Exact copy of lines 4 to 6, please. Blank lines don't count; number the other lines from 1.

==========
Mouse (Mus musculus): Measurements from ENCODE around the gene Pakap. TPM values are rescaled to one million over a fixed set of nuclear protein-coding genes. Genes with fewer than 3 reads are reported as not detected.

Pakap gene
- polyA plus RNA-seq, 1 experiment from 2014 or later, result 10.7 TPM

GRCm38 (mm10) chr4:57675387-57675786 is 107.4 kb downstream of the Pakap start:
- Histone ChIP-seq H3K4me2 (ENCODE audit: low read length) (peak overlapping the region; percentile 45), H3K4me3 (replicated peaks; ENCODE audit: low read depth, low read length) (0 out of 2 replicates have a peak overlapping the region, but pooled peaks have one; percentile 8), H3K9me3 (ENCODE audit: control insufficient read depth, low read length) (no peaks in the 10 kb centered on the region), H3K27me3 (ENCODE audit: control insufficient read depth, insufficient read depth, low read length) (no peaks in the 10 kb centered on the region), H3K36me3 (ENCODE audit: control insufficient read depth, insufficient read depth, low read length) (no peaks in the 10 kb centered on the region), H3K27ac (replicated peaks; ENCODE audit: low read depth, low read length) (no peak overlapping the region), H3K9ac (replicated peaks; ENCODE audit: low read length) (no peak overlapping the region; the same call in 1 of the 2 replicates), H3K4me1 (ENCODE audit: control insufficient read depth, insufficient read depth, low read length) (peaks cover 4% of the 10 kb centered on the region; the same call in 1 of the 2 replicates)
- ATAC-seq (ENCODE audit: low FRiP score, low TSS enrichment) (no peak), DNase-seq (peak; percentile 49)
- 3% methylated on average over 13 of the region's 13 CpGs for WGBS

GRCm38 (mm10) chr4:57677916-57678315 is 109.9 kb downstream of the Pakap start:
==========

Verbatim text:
GRCm38 (mm10) chr4:57675387-57675786 is 107.4 kb downstream of the Pakap start:
- Histone ChIP-seq H3K4me2 (ENCODE audit: low read length) (peak overlapping the region; percentile 45), H3K4me3 (replicated peaks; ENCODE audit: low read depth, low read length) (0 out of 2 replicates have a peak overlapping the region, but pooled peaks have one; percentile 8), H3K9me3 (ENCODE audit: control insufficient read depth, low read length) (no peaks in the 10 kb centered on the region), H3K27me3 (ENCODE audit: control insufficient read depth, insufficient read depth, low read length) (no peaks in the 10 kb centered on the region), H3K36me3 (ENCODE audit: control insufficient read depth, insufficient read depth, low read length) (no peaks in the 10 kb centered on the region), H3K27ac (replicated peaks; ENCODE audit: low read depth, low read length) (no peak overlapping the region), H3K9ac (replicated peaks; ENCODE audit: low read length) (no peak overlapping the region; the same call in 1 of the 2 replicates), H3K4me1 (ENCODE audit: control insufficient read depth, insufficient read depth, low read length) (peaks cover 4% of the 10 kb centered on the region; the same call in 1 of the 2 replicates)
- ATAC-seq (ENCODE audit: low FRiP score, low TSS enrichment) (no peak), DNase-seq (peak; percentile 49)